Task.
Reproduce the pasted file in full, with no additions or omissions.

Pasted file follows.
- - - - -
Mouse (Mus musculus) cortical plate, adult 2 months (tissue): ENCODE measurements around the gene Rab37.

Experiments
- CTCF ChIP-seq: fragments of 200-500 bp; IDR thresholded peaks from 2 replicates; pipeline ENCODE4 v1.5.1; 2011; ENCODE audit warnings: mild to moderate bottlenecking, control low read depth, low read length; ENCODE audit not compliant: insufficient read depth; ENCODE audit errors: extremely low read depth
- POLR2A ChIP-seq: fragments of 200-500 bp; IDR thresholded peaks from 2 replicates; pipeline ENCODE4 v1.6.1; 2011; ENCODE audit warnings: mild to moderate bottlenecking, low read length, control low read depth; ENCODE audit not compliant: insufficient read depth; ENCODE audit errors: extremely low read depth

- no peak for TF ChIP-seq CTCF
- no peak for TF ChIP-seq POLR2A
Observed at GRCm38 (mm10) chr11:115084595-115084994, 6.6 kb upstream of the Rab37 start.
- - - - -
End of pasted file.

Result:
Mouse (Mus musculus) cortical plate, adult 2 months (tissue): ENCODE measurements around the gene Rab37.

Experiments
- CTCF ChIP-seq: fragments of 200-500 bp; IDR thresholded peaks from 2 replicates; pipeline ENCODE4 v1.5.1; 2011; ENCODE audit warnings: mild to moderate bottlenecking, control low read depth, low read length; ENCODE audit not compliant: insufficient read depth; ENCODE audit errors: extremely low read depth
- POLR2A ChIP-seq: fragments of 200-500 bp; IDR thresholded peaks from 2 replicates; pipeline ENCODE4 v1.6.1; 2011; ENCODE audit warnings: mild to moderate bottlenecking, low read length, control low read depth; ENCODE audit not compliant: insufficient read depth; ENCODE audit errors: extremely low read depth

- no peak for TF ChIP-seq CTCF
- no peak for TF ChIP-seq POLR2A
Observed at GRCm38 (mm10) chr11:115084595-115084994, 6.6 kb upstream of the Rab37 start.